We use a simple trajectory model of mid- and upper-tropospheric H2O to investigate the mechanisms that regulate mid- and upper-tropospheric humidity. Our model advects water passively and contains no microphysics other than the requirement that water vapor is immediately removed so as to prevent the relative humidity (RH) from ever exceeding 100%. We demonstrate that our simple model accurately reproduces H2O measurements made by the Atmospheric Infrared Sounder onboard NASA Aqua satellite. Our results show that, given the large-scale circulation of the troposphere, detailed microphysical processes need not be included in order to accurately simulate H2O. We have also identified three preferred regions where air parcels in the mid- and upper troposphere experience their final dehydration. The first is in the equatorial upper troposphere, and is associated with convective outflow at the top of the tropical Hadley circulation. Final dehydration of air that detrains at potential temperature above ~340 K predominantly occurs here. The other two regions are found at lower altitudes in the mid-latitudes of both hemispheres, and are associated with dehydration during isentropic excursions to mid-latitudes. Final dehydration of air that detrains at potential temperatures below ~340 K predominantly occurs here. Finally, we analyze the water budget of the dry Eastern Pacific subtropics and find that dehydration in both the equatorial upper troposphere and the mid-latitudes contribute to the dryness there.
Can you tell me if this paper accepts or rejects the consensus view on climate change?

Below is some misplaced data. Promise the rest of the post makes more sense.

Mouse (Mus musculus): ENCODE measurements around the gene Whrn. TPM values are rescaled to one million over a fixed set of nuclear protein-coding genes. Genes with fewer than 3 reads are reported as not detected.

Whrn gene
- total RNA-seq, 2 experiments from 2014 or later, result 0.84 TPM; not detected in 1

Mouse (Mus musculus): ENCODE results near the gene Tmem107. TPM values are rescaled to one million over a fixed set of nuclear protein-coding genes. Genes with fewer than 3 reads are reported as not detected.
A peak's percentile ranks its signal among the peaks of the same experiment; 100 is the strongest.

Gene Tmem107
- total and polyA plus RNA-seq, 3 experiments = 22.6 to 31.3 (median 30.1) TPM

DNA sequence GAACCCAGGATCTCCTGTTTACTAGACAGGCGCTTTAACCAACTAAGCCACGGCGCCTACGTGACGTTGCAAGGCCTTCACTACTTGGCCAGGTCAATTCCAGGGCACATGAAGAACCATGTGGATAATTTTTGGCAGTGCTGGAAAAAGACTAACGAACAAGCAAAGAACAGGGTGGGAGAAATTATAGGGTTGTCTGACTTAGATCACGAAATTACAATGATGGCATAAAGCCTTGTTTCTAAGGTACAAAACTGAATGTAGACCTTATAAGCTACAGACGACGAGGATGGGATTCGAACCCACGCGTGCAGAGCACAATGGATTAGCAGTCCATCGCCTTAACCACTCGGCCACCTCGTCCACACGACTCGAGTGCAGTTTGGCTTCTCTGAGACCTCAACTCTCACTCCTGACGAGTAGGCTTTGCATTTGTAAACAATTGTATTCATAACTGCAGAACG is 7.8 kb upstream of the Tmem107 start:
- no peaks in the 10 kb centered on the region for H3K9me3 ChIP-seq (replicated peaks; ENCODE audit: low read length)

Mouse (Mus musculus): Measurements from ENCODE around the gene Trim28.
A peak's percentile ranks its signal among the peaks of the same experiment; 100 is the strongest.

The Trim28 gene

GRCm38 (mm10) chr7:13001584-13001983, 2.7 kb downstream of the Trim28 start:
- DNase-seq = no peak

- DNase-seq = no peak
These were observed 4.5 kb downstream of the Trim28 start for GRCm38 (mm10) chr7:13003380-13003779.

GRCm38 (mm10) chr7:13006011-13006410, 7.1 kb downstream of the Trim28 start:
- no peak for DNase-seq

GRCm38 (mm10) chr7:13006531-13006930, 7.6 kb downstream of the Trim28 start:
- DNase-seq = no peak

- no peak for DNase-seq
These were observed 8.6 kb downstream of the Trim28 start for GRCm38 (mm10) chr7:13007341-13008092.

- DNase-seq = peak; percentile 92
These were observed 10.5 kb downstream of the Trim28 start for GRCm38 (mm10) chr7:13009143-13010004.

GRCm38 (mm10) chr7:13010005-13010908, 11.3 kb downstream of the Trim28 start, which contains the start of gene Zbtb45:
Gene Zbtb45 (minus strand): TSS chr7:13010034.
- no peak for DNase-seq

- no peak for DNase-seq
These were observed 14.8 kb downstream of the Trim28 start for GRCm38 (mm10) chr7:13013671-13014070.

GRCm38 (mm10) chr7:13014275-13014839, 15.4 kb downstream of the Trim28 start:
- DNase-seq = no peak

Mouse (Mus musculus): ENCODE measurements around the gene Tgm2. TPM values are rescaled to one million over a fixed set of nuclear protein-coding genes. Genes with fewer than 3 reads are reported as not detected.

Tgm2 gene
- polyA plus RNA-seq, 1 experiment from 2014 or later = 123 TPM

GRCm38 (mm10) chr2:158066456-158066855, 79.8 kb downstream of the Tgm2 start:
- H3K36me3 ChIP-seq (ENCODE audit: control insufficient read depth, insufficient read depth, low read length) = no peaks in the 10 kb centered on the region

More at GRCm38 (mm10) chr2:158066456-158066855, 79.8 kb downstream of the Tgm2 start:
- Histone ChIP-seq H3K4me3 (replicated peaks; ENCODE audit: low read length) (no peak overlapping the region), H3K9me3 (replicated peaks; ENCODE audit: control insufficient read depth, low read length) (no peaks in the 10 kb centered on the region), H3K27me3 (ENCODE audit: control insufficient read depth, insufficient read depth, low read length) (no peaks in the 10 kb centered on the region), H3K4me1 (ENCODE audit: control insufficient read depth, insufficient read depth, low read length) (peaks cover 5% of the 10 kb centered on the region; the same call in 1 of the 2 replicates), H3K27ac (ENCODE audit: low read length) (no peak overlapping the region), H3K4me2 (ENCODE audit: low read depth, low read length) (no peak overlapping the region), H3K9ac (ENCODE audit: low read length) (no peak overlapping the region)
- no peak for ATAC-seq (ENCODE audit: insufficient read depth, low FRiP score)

You can’t. It is impossible for anyone but an expert in this particular climate sub-field to be able to read this abstract and understand the implications for the theory of climate change. Most climate scientists could read the entire paper and understand the implications, but it takes a true expert in a particular field to be able to understand the implications just from the abstract.
Why? Because the abstract of the paper contains only what’s new in the paper. Thus, the implications of the paper to our wider knowledge can only be understood if one is familiar with everything that’s been previously published on the topic.
In this case, the paper strongly supports the IPCC view of climate science. I know, because I wrote it. But for non-experts like Dr. Schulte, it is just a bunch of gobbledy-gook.
The entire approach of determining whether a paper supports or contradicts the consensus view based on a reading of the abstract by a non-expert is flawed. Note that this criticism also applies to Oreskes’ original paper. While she got the right answer, I have always been uncomfortable with the methodology.
Another reason the analysis is rubbish is the keywords chosen: global climate change. I did a quick search of the WoS for this phrase and found 683 articles published since 2004, similar to the number obtained by Dr. Schulte. However, if I limit my search to the journals in which the vast majority of papers on the physics of climate are published …
- Journal of Geophysical Research
- Geophysical Research Letters
- Journal of Climate
- Journal of the Atmospheric Sciences
… I only get 18 articles. That’s surprising, because these journals have published nearly 8,000 papers over this time period, and a significant fraction are on climate change.
It turns out that most papers on global climate change do not actually use this term in the title or abstract. For example, my paper above was not captured because it does not use this term. And even if it were captured, I’m quite certain that it would be categorized as agnostic, even though an expert reading shows it strongly supports the consensus.
Bottom line: Shulte’s analysis is just another harpoon fired wildly at the white whale of consensus. Anyone who’s read Moby Dick knows how how that hunt ends (spoiler alert: the whale wins).
As I have argued in the past, if one wants to know what the peer reviewed literature says, read the reports of the IPCC. Those reports are written by experts, peer-reviewed by experts, and contain an expert synthesis of what the scientific community knows about climate change and how confidently we know it.
Update [2007-9-7 15:18:41 by Andrew Dessler]:After reading Oreskes’ reply to the Schulte work here, I think she makes a good defense and answers many of the critical comments I made. I suggest everyone interested in this question read this.